Now, all of this death and despair can warp a person.  And it does.  Miriam is like that Tupperware lid you forgot to take out of your dishwasher—warped all to hell and impossible to fit back where it used to.  Whenever she finds someone who’s about to die in one way or another fairly soon, she sticks around with them, follows them to that place, and waits for it to happen.  Afterward, she picks them clean of their cash and credit cards.  She says that it’s practical. They don’t need it anymore, and she does.  Life.  Just like carrion birds pick meat off of corpses, which is imagery that comes up again and again in the books, even in little ways, like the color that Miriam dyes her hair (Blackbird Black).

The worst part about this particular talent—Miriam would probably pass out in a fit of cackling if I were so dense to call it a “gift”—is that there appears to be no way to stop these horrible events.  In fact, whenever she tries, that just seems to play into Fate’s hand and she ensures their death herself.  Just like a popular Disney Channel show, this book features a female psychic with the ability the see the future, and her attempts to deter such events only ensure their happening exactly as she saw them.  Only, you know…with sex…and drugs…and swearing…and horrible, horrible bloody deaths.

Wendig paints with a gruesome and vulgar brush, and I loved every second of it.  Miriam is such a mirthless, sarcastic character that her dour pessimism often had me laughing out loud in enjoyment, but then, I’ve always been drawn to the snarky, pissed at the world characters.  She’s cold, she does terrible things for terrible reasons, and she has to be one of the most well-rounded, most sympathetic characters I’ve ever read.

Miriam isn’t the only well rounded character.  The cast is a cavalcade of broken, sad characters, beautifully rendered with Wendig’s talent for characterization.  Each time one of his characters acts or speaks in anyway, it adds new layers to their motivation, their drive, and what makes them tick.  Chuck also took a character-type that I normally love—the care-free, fool-hardy, rakishly good looking man with no regard for his or anyone else’s well-being, and made me despise him in such a way that every time he came into a scene, I wanted to scream and tear my hair out.  Don’t take this to mean he was poorly written or boring.  Just the opposite.  He’s just so disgustingly well-written that I wanted Miriam to string him up by his pubes in a circus bear’s cage and coat his genitals with honey.  A fantastic character that infuriated me in much the same way that Malfoy did in the Harry Potter novels, and left me salivating for Miriam to get her comeuppance.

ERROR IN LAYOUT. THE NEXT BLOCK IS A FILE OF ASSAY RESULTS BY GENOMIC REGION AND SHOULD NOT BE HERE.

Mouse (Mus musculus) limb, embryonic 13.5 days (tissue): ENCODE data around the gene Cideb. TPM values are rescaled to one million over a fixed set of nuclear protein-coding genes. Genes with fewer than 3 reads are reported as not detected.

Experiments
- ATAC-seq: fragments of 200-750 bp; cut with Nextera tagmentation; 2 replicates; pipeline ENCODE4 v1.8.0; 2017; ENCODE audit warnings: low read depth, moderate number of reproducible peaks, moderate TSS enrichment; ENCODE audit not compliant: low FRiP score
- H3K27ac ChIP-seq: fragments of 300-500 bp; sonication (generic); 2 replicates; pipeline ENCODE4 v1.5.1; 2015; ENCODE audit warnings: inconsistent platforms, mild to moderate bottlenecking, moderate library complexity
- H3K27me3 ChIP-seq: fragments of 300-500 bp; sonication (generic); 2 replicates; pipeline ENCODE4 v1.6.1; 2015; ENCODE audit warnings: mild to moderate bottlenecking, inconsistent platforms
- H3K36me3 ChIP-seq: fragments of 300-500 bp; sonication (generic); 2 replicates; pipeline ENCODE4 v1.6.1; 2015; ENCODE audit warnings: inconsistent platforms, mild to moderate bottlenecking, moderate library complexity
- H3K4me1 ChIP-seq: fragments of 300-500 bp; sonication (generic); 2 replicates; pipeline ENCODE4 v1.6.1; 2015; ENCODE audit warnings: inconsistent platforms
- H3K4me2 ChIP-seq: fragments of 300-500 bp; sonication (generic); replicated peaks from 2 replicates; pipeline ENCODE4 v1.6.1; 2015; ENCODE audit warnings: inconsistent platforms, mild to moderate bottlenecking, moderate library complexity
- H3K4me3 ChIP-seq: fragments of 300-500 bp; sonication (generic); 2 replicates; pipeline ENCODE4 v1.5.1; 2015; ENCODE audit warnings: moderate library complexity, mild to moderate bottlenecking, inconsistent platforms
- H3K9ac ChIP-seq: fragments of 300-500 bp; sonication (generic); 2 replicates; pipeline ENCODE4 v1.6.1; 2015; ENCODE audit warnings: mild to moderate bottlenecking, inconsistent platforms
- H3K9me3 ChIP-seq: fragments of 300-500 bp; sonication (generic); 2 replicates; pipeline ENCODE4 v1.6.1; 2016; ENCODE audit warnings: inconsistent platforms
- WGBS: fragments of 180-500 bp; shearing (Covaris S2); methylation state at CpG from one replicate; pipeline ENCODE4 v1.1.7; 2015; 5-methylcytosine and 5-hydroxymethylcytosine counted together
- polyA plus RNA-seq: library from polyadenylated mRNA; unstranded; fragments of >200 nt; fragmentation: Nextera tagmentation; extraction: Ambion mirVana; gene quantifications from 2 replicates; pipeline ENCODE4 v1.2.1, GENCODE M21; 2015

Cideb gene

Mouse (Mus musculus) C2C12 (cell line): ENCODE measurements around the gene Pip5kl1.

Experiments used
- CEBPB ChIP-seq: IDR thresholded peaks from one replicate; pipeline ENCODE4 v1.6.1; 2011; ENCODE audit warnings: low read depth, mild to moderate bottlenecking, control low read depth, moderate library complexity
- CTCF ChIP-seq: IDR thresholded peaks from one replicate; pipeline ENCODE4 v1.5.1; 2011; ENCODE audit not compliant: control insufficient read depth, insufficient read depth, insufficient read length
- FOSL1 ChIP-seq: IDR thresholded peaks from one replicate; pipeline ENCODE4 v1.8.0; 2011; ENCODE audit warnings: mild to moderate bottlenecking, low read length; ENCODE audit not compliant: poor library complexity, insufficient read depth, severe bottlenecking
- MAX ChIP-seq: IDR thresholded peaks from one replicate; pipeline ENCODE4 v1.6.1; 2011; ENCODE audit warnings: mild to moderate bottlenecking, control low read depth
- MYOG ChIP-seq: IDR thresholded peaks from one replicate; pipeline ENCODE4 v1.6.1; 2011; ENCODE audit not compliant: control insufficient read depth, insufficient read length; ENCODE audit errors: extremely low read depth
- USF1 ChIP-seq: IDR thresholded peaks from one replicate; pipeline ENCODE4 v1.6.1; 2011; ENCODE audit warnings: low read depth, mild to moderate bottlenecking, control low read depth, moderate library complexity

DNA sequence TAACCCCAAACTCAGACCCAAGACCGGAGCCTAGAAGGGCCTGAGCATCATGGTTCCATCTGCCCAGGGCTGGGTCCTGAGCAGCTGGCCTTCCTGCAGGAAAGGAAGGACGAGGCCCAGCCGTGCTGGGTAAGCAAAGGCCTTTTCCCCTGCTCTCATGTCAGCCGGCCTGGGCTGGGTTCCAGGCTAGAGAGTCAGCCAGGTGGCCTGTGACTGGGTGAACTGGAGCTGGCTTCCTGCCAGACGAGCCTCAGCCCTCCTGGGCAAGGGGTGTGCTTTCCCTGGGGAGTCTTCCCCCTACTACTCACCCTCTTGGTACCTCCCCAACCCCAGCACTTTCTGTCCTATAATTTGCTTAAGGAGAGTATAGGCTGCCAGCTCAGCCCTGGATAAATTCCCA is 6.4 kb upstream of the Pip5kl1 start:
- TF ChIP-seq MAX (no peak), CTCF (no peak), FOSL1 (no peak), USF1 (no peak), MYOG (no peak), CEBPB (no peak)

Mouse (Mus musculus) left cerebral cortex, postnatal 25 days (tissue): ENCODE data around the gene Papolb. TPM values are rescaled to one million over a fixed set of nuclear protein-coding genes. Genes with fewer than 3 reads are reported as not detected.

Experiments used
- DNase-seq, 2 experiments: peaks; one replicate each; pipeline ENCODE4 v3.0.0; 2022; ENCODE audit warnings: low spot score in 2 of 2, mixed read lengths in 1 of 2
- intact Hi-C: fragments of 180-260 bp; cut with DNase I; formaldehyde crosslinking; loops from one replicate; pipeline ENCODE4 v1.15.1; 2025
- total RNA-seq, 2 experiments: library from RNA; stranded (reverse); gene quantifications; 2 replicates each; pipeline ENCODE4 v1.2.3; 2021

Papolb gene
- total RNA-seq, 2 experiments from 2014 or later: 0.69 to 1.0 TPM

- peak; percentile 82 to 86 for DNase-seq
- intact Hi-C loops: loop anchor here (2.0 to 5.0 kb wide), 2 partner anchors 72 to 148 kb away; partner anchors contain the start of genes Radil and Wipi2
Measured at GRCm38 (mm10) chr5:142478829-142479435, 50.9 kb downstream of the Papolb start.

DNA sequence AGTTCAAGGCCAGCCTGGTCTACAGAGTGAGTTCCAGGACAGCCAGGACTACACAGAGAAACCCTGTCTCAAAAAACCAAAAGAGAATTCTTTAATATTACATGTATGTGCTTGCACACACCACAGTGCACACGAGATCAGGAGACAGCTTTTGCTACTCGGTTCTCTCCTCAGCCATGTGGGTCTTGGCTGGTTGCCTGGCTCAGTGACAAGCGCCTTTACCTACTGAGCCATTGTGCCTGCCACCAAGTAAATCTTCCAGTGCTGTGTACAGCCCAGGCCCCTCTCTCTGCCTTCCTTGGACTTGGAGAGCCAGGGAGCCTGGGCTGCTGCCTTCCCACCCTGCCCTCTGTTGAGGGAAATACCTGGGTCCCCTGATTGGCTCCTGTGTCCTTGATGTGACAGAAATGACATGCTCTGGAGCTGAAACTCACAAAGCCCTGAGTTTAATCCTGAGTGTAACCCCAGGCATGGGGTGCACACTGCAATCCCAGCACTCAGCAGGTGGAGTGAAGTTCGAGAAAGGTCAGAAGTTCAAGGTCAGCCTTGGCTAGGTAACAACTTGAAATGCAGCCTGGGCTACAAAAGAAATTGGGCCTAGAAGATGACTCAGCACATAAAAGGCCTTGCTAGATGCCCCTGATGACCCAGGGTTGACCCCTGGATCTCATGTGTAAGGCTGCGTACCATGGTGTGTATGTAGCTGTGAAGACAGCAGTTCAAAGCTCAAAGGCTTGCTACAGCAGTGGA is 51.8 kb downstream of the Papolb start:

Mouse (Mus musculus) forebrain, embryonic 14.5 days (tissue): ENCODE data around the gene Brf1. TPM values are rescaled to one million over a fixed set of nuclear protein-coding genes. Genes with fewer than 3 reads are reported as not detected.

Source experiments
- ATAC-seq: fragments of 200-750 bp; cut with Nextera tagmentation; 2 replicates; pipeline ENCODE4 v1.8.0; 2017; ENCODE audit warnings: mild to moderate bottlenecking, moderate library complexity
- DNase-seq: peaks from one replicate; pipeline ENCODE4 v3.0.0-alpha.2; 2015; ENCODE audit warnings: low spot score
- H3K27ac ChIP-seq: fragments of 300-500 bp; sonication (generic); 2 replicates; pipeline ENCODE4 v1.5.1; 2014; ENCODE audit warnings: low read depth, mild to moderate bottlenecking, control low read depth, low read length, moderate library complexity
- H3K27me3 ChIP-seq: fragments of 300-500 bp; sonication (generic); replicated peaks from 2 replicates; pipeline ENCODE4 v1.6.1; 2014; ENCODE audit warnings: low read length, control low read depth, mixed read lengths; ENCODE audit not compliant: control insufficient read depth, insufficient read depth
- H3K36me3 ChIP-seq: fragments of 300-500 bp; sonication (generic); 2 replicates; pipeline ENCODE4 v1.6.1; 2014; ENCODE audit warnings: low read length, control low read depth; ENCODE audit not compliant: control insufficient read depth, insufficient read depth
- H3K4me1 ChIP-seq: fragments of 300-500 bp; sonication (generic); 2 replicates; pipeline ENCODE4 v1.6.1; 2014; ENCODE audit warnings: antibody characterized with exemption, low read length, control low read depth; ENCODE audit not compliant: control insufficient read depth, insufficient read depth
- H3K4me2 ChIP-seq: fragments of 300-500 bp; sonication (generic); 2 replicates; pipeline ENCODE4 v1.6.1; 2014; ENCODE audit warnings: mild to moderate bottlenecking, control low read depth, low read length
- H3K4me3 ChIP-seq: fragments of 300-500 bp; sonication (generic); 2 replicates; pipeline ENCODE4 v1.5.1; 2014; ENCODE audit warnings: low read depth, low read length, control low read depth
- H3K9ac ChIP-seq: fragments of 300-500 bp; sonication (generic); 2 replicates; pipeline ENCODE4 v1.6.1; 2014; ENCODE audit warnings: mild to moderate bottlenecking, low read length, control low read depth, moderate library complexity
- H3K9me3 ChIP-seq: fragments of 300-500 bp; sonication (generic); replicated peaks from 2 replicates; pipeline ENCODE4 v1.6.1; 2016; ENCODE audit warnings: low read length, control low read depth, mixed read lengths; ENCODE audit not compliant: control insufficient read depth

Wendig’s voice is also commendably entertaining.  While I love Wendig’s website, in which he dispenses writing advice in massive chunks of 25, I was a little worried that his novel would be as over-the-top as his blog.  That was a silly fear, and I should have known better.  Wendig is devilishly funny, yes, but it’s often in a reserved way.  He knows when to be irreverent and when to be genuine.  In a way, it reminded me of Stephen King, but not so much that it seemed like he was copying his voice.  There were just hints here and there that struck me as particularly Kingly—which is a huge compliment from me, because Stephen King features my favorite writing voice of all time.

One final bit of praise that I can lay on this book is that I love the tense that it’s written in.  The book is entirely in present tense, which adds a tension to the novel that is absolutely genius.  After all, a large portion of the novel concerns the future and fate, and a novel being told in present tense keeps everything very mysterious.  Will Miriam survive all of her ordeals, what about everyone else?  It’s like getting a play by play.  You’re hooked and you’re forced to keep turning pages to see how things will turn out.  And since Miriam knows how things will end (for others at least) you can only hold your breath that maybe she’ll be wrong...just once.

God bless you, Wendig, for a rip-roaring good read.  I’ll definitely snatch up Mockingbird when it comes out.